-.0006

4.4762 3.4806

 

 

 

 

-1
0

2.4029 1.4533

2.4032
1.4533

-.0003 +.0000

2.4966 1.5634

2.415
1.533

2.537
1.537

+.082
+.030

-.040
+.026

1
2

0.6084 0.0108

0.6091
0.0170

-.0007 
-.0062

0.8409 0.5254

0.860
0.461

 

-.019
+.064

 

3
4

- 0.2741
- 0.3740

-.2592 
-.3542

-.0149
 -.0198

0.4473 0.4289

0.441
0.441

 

+.006
-.012

 

TABLE 2

Data refer to: 
column (1):      eq. (1), SF’=1.2 (smooth spheres) of this paper;
column (2):      KASKAS (1964);
column (4):      eq. (1), SF’=0.3 (flat particles) of this paper;
column (5):      COLBY + CHRISTENSEN (1956) SF’=0.3 (flat particles);
column (6):      KOMAR + REIMERS (1978) SF’=0.3 (flat particles).

SF

                                                                                                                                                                        log Re

FIG. 4:  Contours of drag coefficient (log CD) in terms of Reynolds' number (logRe) and Hydraulic Shape Factor (SF’). Calculated from the eq. 1 using parameters of BREZINA (1977) Naturally worn sedimenting particles.


The drag coefficient values for SF’=1.2 approach very closely those for smooth spheres defined by KASKAS (1964), and even closer experimental data in the range 3<logRe<4. A satisfactory agreement for SF’= 0.3 with the data of COLBY and CHRISTENSEN (1957) and with the equation (14) of KOMAR and REIMERS (1978) is evident (Table 2).

While the Corey's Shape Factor is defined by three particle dimensions only, and the experimental data resulted from studies on naturally worn particles,the smooth spheres have a smaller drag coefficient value than naturally worn irregular particles with SF=1.0 (isometrical particles). This smaller drag coefficient value corresponds to SF’ = 1.2 from the eq. (1). Logically, there is a strong difference between an actually measured SF and the Hydraulic Shape Factor SF’ defined by the regression equation (see page 3).

LOGARITHMIC NOTATIONS OF PARTICLE SIZE (PHI) and SETTLING RATE (PSI).

Retaining the geometric grade scale of J. A. UDDEN (1898), W. C. KRUMBEIN (1934) introduced binary logarithm of particle size, PHI  (transcription of the Greek letter φ), which became popular among geologists because it makes calculations and expressions easy. G. V. MIDDLETON (1967) applied the binary logarithm to settling rate, and defined PSI (transcription of the Greek letter ψ):

                                                                     PHI = -log2Xi                     ,                                         (2a)
inversely                                                          Xi = 2-PHI                      ;                                        (2b)
                                                                     PSI = -log2Yi                      ,                                         (3a)
inversely                                                          Yi = 2-PSI                         .                                        (3b)

log2  is a logarithm to the base 2 (=binary logarithm);

Xi    is a dimensionless ratio of a given particle size, di, in millimeters, to the standard particle size of 1 millimeter, d0 (=di/d0; D. A. McMANUS, 1963; W. C. KRUMBEIN, 1964);

Yi    is a dimensionless ratio of a given settling rate, vi, in centimeters per second, to the standard settling rate of 1 centimeter per second, v0 (=vi/v0).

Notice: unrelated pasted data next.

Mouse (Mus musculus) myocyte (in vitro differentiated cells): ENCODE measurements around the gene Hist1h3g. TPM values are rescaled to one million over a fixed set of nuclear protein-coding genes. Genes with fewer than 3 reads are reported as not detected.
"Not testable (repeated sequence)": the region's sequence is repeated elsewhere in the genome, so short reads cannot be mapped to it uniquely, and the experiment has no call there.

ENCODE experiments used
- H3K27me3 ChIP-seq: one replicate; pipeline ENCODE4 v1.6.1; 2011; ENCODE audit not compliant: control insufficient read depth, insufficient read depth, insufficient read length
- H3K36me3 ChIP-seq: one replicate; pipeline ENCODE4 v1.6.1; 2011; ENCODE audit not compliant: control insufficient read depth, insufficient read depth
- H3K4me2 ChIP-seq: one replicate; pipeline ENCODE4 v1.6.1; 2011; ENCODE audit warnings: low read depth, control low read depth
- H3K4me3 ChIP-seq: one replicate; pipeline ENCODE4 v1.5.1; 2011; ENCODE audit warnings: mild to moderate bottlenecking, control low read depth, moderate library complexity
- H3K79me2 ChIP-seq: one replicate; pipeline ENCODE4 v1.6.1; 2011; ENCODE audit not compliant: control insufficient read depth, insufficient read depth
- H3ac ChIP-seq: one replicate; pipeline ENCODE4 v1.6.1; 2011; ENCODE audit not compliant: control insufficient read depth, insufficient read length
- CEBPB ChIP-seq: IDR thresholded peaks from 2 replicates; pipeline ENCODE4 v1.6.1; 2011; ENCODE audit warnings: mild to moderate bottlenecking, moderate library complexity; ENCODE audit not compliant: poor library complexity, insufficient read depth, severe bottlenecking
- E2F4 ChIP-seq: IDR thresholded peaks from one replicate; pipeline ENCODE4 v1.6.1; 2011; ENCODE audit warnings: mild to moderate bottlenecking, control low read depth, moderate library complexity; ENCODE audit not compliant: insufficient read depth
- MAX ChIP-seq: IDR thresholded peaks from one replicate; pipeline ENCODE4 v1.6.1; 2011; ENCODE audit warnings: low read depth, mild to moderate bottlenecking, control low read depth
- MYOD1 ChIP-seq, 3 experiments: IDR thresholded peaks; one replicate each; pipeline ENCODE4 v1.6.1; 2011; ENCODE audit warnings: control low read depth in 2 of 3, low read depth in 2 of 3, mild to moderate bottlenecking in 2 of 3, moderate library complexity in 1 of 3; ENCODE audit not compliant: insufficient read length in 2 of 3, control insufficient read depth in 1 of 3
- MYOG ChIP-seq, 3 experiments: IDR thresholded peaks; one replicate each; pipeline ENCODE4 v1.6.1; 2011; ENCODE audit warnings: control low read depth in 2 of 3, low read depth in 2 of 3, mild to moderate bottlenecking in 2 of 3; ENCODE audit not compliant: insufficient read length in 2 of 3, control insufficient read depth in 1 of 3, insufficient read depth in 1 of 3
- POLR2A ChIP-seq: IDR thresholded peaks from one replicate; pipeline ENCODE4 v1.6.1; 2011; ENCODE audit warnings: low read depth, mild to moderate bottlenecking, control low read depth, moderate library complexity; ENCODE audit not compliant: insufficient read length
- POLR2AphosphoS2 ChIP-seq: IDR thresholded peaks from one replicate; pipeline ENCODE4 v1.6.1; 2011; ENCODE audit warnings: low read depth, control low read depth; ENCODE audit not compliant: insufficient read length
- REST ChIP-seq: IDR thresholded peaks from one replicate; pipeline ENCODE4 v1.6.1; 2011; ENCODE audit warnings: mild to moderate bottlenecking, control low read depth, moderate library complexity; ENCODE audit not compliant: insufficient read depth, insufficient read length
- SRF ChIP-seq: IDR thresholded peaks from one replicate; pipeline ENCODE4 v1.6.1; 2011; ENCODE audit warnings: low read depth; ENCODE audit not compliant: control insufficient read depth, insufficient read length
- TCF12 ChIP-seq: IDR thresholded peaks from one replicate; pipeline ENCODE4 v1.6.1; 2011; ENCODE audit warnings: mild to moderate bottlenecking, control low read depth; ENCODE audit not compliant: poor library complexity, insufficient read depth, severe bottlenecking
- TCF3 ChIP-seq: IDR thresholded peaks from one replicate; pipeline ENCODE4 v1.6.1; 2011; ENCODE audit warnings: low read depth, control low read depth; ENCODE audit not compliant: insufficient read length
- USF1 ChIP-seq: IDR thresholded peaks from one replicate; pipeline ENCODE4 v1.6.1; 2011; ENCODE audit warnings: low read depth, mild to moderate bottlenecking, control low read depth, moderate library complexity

PARTICLE SIZE AND SETTLING RATE EQUATIONS. When rewriting the equation (1), an equation for settling rate v (in centimeters per second) can be written:

                                                        K v-2 + L v-1 + M v-0.5 + C = 0       ,                                          (4)
if                                                                        v = X-2                          ,

then:                                                  K X4 + L X2 + M X + C = 0         .

                K = -2-PHI(Rs-Rf) G/Rf . 7.5                                                    ,
                L  = 10 A . n . 2PHI                                                                 ,
                M = B . (10n)0.5 . 20.5PHI                                                      ,

in which:

Rs            is the specific gravity of the solid (Rs of quartz is 2.65),

Rf            is the specific gravity of the fluid;
Rf of the distilled water varies with temperature; within the temperature range 
15°C through 30°C, the following equation has been found satisfactory:

                Rfw = a . tb                                                              ,                                                          (5)

in which

Rfw          is specific gravity of distilled water under temperature in ° C (centigrades),

a              = 1.013176326
b              = -0.0049852
n              is kinematic viscosity of the fluid in stokes.

The following equation for the kinematic viscosity of distilled water, developed by Dr. R. E. Manning of the Cannon Instrument Company (MARVIN, 1979) may be used:

                nw = nw20.exp {[B0 (t-20) + B1 (t-20)2] /[B2 + t]}                                                               (6)

in which

nw20          is kinematic viscosity of distilled water under 20°C; it is taken
 0.010038 stokes; the pertinent literature is evaluated by NAGASHIMA (1977);

B0            = -2.930861
B1            = -0.00179426
B2            = 100.495
exp z       is exponential function ez, in which e is the basis of natural logarithms, 2.71828…